If most of the MMA world didn’t know who Brandon Saling was heading into Saturday night’s Strikeforce event, they surely learned about him afterwards.
Unfortunately, it was for all the wrong reasons.
Saling put up a valiant effort, albeit a losing one, against fellow Ohioan Roger Bowling and eventually succumbed to strikes in the second round.
His fame, or infamy as the case may be, came after the fight was over when it was revealed that Saling had a criminal record including being a registered sex offender, as well as having Nazi symbols tattooed on his body.
Shortly after the fight, both the Ohio and New Jersey athletic commissions revoked Saling’s fight license due to falsifying his background and not disclosing his criminal past to either state.
Prior to his fight in Strikeforce where the world learned about Saling’s past and misdeeds, he competed three times for the popular Ohio based MMA organization, the NAAFS.
The NAAFS, owned and operated out of the Cleveland area, employed Saling for two fights in 2012 and one in 2011, which led to him actually being signed by Strikeforce when they needed a late notice opponent for Bowling on the March 3 card.
Now with the new revelations about Saling’s past out in the open, NAAFS CEO Greg Kalikas admits he was just as shocked as everybody else to hear about now only his criminal background, but his association with Nazi symbolism.
“I was really as surprised as everyone else that knew Brandon to be quite honest. I can’t say I had a lot of direct one on one contact with him, he’s usually dealt with our matchmaker, but the times that I’ve seen Brandon and watched him interact with other fighters and fans, we would have never have seen this coming. We were very surprised,” Kalikas told MMAWeekly.com.
“Obviously, we weren’t aware his criminal record or his tattoos, or what they stood for. Obviously, that’s something we wouldn’t condone. Our state athletic commission is investigating the matter, and we’ll let them do their job and leave it their hands at this point. We had no idea and if we did, we certainly wouldn’t have allowed him to fight and represent the NAAFS.”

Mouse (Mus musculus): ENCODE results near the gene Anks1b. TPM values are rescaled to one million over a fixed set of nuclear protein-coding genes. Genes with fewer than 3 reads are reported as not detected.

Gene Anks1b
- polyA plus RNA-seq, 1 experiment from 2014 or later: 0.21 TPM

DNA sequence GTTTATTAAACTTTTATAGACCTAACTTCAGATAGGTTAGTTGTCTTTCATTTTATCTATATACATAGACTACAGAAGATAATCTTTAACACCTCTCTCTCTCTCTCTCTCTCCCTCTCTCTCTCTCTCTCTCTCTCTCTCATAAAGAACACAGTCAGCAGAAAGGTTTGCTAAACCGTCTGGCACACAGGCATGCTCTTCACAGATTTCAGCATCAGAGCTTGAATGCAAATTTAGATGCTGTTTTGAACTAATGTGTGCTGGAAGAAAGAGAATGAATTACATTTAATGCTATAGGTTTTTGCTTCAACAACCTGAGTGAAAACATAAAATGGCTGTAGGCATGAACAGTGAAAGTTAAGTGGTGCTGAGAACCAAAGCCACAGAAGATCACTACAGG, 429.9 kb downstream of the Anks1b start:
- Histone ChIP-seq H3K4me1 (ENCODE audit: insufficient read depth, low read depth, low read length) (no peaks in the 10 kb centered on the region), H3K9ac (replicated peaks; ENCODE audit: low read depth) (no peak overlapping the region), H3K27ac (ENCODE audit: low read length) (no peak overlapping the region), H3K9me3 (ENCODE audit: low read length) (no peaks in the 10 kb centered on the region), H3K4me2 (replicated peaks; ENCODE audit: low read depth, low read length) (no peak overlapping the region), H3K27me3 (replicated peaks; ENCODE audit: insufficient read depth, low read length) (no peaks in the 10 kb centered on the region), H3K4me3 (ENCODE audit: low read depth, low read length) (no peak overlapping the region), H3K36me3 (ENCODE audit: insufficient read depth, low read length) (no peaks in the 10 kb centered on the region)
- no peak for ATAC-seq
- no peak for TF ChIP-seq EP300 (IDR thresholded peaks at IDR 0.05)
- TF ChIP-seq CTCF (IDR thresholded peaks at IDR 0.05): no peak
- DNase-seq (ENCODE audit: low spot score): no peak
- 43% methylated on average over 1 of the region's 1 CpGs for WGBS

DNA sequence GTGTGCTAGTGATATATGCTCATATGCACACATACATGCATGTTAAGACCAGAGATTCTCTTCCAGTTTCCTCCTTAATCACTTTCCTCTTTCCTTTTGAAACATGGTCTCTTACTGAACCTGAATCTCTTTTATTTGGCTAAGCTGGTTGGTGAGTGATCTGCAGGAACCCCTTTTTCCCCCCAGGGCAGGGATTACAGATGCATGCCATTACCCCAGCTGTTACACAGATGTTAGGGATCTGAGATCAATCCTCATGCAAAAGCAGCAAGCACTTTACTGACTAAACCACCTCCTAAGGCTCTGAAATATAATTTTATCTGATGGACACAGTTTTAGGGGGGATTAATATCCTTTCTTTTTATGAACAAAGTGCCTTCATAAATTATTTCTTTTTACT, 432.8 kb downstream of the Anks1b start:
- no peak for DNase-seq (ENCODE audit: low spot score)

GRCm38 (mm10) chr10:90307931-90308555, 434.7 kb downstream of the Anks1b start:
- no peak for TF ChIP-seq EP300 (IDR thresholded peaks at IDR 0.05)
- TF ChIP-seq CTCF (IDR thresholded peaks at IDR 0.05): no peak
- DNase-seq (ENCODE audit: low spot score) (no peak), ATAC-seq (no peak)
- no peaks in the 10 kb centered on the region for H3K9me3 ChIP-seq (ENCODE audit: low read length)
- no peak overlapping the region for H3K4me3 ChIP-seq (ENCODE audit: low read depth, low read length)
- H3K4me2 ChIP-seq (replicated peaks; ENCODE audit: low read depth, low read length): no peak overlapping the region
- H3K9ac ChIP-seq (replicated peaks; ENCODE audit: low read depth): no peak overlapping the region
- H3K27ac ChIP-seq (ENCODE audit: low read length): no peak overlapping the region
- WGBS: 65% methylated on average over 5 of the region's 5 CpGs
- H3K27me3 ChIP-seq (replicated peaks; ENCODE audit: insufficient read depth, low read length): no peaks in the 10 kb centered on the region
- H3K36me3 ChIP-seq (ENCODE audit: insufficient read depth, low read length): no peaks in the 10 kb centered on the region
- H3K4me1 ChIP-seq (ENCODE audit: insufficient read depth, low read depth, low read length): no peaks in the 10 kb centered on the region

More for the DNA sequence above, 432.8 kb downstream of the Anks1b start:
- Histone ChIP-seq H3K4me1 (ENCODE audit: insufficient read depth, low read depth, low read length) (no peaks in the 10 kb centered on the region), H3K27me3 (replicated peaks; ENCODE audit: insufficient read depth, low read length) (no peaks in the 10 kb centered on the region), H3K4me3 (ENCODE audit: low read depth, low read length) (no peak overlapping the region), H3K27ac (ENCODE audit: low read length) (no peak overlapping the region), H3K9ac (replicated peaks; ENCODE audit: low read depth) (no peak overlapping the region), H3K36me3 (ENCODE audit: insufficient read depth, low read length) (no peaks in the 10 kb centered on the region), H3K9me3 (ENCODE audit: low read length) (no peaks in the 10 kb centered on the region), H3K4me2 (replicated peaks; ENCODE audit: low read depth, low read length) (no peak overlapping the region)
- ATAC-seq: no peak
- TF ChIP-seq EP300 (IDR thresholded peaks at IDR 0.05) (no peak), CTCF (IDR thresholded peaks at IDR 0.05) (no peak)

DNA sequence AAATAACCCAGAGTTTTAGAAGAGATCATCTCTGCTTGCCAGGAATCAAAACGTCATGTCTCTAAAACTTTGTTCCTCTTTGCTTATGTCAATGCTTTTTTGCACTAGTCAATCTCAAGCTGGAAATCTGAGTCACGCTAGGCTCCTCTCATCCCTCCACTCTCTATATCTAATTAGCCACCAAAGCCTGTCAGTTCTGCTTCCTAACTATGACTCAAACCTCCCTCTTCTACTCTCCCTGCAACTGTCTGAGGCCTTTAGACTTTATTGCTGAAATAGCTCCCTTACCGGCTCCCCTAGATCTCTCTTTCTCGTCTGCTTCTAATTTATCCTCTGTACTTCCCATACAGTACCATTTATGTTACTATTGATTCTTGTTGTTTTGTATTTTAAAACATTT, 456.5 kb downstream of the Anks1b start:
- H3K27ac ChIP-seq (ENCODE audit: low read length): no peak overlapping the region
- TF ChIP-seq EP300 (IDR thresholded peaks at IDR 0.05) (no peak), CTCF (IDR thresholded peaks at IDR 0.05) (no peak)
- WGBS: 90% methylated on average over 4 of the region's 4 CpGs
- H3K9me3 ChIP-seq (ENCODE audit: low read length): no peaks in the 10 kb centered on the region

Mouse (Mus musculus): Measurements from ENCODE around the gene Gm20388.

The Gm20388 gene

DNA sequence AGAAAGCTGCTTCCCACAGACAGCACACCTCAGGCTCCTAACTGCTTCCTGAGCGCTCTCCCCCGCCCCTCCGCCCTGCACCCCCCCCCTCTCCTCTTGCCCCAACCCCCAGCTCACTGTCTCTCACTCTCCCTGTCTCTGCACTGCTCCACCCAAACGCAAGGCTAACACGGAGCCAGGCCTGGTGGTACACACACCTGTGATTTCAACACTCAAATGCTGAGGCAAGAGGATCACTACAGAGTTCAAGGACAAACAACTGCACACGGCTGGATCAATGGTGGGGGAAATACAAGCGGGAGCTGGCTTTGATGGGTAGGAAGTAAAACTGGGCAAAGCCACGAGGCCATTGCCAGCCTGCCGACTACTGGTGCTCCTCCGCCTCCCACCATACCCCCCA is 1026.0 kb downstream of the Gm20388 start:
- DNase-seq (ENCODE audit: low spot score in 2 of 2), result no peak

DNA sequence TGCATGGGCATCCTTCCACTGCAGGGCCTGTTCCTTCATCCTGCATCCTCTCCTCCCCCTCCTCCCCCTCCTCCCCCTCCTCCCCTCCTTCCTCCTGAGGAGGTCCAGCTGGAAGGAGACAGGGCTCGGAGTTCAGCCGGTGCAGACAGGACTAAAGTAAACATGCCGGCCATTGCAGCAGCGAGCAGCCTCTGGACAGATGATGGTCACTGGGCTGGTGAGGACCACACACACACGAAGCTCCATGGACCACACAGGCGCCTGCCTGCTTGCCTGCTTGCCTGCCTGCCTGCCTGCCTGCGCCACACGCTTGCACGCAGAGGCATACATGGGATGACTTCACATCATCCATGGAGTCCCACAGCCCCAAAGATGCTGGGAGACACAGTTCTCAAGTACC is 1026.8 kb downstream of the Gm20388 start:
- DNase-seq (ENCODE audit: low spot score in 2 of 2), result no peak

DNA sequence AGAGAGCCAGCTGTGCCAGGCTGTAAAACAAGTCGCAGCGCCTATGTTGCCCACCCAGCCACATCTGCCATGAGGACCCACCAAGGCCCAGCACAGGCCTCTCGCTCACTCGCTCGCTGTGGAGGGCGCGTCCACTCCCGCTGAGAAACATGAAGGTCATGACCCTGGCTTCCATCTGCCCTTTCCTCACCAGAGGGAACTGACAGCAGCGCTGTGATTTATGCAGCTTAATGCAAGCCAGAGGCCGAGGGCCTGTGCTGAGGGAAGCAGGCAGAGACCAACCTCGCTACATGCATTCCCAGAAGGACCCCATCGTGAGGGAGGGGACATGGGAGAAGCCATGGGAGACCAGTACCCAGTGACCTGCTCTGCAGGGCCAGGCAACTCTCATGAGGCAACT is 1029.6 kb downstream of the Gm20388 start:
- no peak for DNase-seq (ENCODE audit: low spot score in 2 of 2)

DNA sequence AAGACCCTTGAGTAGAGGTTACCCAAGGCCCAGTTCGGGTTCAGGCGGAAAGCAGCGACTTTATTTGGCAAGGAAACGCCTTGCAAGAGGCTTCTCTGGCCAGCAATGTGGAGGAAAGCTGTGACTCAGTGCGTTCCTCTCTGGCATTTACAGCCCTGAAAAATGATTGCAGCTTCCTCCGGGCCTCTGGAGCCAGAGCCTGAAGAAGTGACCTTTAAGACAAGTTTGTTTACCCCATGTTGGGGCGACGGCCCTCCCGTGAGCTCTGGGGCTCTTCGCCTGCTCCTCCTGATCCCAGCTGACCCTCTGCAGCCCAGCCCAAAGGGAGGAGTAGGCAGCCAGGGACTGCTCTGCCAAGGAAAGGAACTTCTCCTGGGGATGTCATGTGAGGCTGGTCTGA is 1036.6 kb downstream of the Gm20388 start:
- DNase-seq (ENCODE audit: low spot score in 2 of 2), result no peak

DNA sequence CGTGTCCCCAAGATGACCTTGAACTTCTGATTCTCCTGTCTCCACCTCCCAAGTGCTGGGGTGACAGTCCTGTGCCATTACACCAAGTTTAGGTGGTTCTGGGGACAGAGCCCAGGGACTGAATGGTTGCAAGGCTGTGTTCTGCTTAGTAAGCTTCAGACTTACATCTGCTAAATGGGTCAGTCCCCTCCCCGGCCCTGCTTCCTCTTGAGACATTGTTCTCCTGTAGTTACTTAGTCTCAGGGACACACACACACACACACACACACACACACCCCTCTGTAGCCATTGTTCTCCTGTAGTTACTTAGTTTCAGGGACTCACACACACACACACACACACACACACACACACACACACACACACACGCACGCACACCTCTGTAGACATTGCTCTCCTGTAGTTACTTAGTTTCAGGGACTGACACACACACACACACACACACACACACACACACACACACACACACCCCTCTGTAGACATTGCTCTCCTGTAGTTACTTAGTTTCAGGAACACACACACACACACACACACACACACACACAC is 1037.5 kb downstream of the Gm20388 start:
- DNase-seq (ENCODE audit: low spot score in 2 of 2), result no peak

The criminal background check was something even the state athletic commissions missed, and Kalikas makes no excuses for his organization when it comes to Saling’s controversial tattoo, which represented a Nazi symbol over his shoulder.
“I’m not going to make any excuse, we missed it, obviously other people missed it, but fighters are tattooed from top to bottom and at some point it’s just hard to catch everything. To be quite honest even if I would have looked for that tattoo and seen it, I wouldn’t have known what it meant. I consider myself somewhat educated, but I would have never known that’s what it meant,” Kalikas stated.
“I learn from this mistake and it’s something we’ll be looking for moving forward.”
The worst part for Kalikas and his team at the NAAFS is the fact that Saling was a model citizen when competing for their organization. He fought hard and picked up two big wins in their promotion in 2012, which helped him graduate to Strikeforce for the fight on March 3.
Now with the investigation ongoing by the Ohio Athletic Commission for his failure to disclose his criminal past, Kalikas can’t imagine it’s going to be easy for Saling to get a job fighting anywhere, much less the NAAFS.
“Unless the commission investigating reveals new information that we don’t have, I have to say no,” Kalikas said when asked if Saling could ever fight for his promotion again. “Which is actually pretty unfortunate to be honest, because we’re all for people and fighters getting a second and third opportunity, and for all we know Brandon is turning his life around and I’m sure he still can, but the way things currently stand, I’d have to say no, but let’s see what happens when the investigation is finalized and then we can go from there.
“The whole thing is disappointing and saddening to us, and we feel bad for the kids that were involved, and for the people that were offended, and for Brandon in a sense. For all we know he’s trying to change his life and become a good person and the last thing we want to do is interfere with that, but the times have changed in America today.”
The fact is Saling lied on his application to the commission and that’s something he’ll have to deal with should he choose to re-apply or appeal their decision. Even if he is approved, he may be untouchable to most MMA organizations because of this situation and even more so because of his controversial tattoos.
It appears Saling tried to hide his past instead of facing it head on, and it came back to bite him.
“Sometimes you can’t run from your past,” said Kalikas “And unfortunately it looks like this is going to be one of those situations.”
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